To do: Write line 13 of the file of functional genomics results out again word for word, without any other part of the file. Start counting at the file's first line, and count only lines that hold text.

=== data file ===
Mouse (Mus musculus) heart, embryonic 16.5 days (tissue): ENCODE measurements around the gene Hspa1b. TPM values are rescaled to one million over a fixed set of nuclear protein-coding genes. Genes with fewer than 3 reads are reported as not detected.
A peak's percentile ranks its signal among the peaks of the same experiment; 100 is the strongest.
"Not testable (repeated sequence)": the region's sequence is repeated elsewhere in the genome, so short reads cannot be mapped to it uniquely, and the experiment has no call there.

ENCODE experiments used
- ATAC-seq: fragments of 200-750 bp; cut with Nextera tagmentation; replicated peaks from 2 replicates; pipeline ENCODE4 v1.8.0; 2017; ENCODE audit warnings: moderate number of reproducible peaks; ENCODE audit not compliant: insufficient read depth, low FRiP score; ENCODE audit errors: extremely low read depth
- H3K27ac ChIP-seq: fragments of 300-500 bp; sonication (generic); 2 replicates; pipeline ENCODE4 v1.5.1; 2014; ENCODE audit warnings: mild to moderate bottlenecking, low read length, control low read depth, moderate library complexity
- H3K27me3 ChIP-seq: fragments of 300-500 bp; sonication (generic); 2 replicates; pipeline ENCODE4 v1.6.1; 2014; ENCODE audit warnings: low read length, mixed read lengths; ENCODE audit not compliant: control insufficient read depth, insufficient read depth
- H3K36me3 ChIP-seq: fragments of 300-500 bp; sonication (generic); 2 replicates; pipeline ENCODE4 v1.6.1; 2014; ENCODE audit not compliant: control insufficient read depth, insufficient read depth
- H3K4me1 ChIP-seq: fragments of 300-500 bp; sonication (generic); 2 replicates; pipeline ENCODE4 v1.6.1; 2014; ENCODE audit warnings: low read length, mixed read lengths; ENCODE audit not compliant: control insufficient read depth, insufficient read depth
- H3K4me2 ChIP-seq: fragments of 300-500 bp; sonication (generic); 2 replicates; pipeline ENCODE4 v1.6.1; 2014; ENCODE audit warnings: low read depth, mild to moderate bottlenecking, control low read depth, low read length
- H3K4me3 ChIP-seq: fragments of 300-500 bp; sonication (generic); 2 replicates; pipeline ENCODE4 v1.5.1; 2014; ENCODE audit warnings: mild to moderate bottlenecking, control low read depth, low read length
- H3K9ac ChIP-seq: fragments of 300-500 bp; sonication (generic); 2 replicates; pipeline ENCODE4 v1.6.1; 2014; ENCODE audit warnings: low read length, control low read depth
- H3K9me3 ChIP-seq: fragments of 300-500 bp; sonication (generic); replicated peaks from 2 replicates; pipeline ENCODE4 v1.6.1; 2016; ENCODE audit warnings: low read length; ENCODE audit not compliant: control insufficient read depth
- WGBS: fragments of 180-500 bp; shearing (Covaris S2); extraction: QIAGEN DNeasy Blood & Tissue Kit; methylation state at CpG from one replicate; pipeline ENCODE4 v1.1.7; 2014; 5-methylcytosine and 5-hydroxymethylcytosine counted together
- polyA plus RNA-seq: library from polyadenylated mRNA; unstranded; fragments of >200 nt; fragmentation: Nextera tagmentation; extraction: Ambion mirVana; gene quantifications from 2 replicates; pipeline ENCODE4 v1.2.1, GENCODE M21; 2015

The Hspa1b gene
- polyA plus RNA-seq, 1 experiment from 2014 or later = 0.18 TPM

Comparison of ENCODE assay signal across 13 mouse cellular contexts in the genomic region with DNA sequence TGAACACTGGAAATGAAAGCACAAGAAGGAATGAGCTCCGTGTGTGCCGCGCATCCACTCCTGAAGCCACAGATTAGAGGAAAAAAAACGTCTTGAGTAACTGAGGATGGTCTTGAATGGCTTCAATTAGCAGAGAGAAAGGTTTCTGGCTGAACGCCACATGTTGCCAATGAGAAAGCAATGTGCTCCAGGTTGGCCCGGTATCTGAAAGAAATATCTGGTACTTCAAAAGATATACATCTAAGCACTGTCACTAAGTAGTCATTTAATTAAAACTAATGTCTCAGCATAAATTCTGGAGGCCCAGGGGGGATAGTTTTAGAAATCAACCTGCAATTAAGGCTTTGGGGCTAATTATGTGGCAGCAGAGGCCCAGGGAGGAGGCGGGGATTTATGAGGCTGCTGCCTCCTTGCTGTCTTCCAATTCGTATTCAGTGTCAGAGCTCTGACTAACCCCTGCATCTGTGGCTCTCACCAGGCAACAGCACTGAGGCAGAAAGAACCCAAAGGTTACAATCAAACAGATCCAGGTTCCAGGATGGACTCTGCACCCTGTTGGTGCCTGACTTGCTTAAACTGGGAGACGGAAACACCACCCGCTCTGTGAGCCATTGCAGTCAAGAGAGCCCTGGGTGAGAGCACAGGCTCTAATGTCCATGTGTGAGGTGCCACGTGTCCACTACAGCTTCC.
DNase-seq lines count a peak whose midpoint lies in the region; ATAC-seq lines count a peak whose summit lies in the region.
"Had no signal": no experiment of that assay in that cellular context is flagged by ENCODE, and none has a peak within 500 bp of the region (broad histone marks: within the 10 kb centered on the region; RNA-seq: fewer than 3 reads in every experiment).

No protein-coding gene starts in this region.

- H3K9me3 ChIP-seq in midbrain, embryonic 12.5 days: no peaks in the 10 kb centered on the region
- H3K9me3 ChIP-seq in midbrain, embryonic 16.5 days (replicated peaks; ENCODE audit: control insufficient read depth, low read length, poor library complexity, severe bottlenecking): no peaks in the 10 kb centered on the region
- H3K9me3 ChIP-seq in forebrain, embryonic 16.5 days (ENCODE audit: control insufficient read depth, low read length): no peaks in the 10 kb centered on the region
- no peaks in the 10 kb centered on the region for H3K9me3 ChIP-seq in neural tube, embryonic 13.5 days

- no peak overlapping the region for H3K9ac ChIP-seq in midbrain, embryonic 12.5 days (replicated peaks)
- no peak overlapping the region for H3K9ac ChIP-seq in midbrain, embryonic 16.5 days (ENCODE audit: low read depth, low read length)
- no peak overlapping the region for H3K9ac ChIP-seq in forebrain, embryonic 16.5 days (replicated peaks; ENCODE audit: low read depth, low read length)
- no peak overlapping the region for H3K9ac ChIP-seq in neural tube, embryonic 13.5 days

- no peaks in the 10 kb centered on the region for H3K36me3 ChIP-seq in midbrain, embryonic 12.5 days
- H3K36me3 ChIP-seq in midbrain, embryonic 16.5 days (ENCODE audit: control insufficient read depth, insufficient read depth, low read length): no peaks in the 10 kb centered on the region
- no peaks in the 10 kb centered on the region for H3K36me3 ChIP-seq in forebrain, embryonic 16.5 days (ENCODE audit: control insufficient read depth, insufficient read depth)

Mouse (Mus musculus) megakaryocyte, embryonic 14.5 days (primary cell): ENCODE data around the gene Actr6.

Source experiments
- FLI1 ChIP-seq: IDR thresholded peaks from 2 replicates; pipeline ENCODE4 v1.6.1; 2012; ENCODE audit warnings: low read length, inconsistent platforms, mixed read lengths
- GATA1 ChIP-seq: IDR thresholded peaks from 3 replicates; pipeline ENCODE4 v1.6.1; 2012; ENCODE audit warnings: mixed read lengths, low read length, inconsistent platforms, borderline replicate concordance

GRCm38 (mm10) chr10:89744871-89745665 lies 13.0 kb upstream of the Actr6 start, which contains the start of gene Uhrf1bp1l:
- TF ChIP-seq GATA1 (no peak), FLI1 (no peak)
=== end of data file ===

- H3K9me3 ChIP-seq: fragments of 300-500 bp; sonication (generic); replicated peaks from 2 replicates; pipeline ENCODE4 v1.6.1; 2016; ENCODE audit warnings: low read length; ENCODE audit not compliant: control insufficient read depth